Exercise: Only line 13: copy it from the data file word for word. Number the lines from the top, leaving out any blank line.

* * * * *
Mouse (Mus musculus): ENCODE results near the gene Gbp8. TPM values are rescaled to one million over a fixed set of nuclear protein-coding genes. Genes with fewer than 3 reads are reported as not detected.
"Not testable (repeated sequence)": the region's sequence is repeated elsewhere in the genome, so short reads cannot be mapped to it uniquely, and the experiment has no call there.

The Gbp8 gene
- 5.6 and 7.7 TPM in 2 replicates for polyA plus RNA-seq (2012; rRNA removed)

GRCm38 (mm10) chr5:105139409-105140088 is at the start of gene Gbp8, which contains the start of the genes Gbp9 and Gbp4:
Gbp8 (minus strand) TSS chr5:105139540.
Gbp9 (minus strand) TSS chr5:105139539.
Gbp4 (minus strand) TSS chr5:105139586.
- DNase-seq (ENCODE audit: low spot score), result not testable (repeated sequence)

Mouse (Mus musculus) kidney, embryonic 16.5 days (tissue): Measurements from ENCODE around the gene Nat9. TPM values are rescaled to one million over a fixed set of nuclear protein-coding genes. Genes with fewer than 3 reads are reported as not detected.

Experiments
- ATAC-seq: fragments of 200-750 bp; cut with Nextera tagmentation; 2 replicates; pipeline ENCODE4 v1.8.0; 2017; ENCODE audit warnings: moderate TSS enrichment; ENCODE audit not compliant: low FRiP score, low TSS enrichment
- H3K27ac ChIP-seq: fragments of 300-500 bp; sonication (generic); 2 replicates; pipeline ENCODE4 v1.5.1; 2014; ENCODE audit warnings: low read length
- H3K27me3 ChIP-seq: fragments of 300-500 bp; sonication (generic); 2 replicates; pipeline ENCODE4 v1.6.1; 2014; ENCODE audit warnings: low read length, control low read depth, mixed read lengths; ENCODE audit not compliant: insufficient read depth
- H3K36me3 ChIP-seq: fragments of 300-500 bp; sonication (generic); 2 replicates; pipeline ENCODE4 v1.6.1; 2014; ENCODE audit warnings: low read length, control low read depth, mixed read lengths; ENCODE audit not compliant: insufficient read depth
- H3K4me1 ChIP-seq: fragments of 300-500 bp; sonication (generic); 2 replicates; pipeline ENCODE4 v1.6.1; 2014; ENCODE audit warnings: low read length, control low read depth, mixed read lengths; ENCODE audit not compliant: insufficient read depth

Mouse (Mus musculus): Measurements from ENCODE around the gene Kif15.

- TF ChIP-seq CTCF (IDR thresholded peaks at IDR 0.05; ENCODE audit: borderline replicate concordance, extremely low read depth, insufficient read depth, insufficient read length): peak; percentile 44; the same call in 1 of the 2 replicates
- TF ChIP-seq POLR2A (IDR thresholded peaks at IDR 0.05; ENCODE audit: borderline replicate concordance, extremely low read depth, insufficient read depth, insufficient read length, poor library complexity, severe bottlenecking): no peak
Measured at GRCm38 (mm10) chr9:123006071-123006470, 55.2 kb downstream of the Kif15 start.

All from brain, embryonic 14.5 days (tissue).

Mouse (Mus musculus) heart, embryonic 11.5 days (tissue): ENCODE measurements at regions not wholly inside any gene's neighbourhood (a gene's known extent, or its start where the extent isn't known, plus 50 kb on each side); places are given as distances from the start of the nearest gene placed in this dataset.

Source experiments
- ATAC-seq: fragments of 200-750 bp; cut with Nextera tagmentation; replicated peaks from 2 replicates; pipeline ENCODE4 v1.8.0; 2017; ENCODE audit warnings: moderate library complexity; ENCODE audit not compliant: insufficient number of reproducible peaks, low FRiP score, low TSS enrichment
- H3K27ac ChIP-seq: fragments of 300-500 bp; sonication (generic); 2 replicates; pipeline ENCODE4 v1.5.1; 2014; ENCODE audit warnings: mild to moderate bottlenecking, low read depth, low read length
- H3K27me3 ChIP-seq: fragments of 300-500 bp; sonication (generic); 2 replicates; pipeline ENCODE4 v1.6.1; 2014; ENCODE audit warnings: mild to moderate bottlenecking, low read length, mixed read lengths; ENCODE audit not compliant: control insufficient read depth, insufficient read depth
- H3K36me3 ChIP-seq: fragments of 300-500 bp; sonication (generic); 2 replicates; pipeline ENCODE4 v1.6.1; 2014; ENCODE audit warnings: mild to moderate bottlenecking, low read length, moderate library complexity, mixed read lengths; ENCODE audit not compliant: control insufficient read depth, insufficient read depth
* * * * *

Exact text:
- H3K27ac ChIP-seq: fragments of 300-500 bp; sonication (generic); 2 replicates; pipeline ENCODE4 v1.5.1; 2014; ENCODE audit warnings: low read length